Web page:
While ILTACON isn’t the only legal technology show around, it is the one that seems to best deliver the mood of the industry. It’s the show where I first noticed the AI hype wave break and roll back. It also provided an eerie snapshot of an industry grappling with the pandemic. Something about this once-a-year conference and its generalist portfolio — this isn’t an eDiscovery show or a CLM show — always slowly reveals some key truths about the state of legal technology.
Coming off a pandemic stress test, legal technology came into ILTACON22 a little wiser and more mature than it’s been before.
Not that legal tech wasn’t always serious business — my presence at these events notwithstanding — but variations on the word “mature” kept coming up throughout the week to the point that it started to make ears perk up. The context was never exactly the same, but it generally tied to a playing field more settled into feeling confidence in what they provide clients. And equal confidence in what they don’t.
Which is a natural evolution. Startups are likely to run around like their funding is on fire trying to satisfy anyone who can bring in revenue. It takes time and experience to realize exactly what the product can deliver and be in the position to sell the client on what you are. Over the course of the show, I noticed fewer vendors selling me on how they can nimbly change the product to meet a new demand than past years and more willing to tell me about all the customization available in the product already.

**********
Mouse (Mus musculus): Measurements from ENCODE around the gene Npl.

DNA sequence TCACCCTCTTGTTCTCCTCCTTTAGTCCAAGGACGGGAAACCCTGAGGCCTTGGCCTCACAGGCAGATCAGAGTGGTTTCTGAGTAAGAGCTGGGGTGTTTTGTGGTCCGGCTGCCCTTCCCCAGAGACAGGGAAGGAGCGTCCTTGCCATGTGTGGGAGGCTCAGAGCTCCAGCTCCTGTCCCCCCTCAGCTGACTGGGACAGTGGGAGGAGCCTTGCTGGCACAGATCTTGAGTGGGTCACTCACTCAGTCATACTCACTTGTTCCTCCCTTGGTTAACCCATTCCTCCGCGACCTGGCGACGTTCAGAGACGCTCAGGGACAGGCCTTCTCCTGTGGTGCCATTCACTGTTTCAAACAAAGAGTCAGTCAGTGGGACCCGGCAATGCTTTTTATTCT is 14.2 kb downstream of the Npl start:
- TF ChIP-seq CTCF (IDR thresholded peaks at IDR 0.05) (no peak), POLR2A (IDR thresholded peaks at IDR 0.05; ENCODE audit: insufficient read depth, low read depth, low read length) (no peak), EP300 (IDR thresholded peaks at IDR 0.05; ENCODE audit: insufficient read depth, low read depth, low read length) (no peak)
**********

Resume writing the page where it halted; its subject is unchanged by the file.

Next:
If one term challenged “maturity” as the buzzword of the show, it was “API.” Though it seemed as though the latter only fed the former. Vendors seemed at ease explaining that some functions were outside their wheelhouse but that they could easily plug someone else’s solution in. Partnerships and spreading the wealth came up a lot — that’s not the language of a sector doggedly fighting over every last inch of share.
Welcome to the era of playing nice! The closing keynote presentation hinted that Microsoft, Zoom, and Citrix were even working on some limited interoperability.
Is this a function of the pandemic teaching us all what really matters? Redgrave Data’s Dave Lewis suggested I shouldn’t count it out entirely. Though the availability of expertise like Redgrave’s is pretty important too — someone who can bring consulting services to clients to coordinate technologies or create process automation. Where out of the box vendors can’t work together the necessary skills are out there to bridge that gap.
Sectors based on innovation will never truly reach an end state, but there’s something to be said about the landscape settling down with defined lanes. And that could be what brings out the most revolutionary developments. “Art through adversity,” as they say — some of the best stuff comes from inventing within a defined space. Let’s see where we go from here.
Joe Patrice is a senior editor at Above the Law and co-host of Thinking Like A Lawyer. Feel free to email any tips, questions, or comments. Follow him on Twitter if you’re interested in law, politics, and a healthy dose of college sports news. Joe also serves as a Managing Director at RPN Executive Search.
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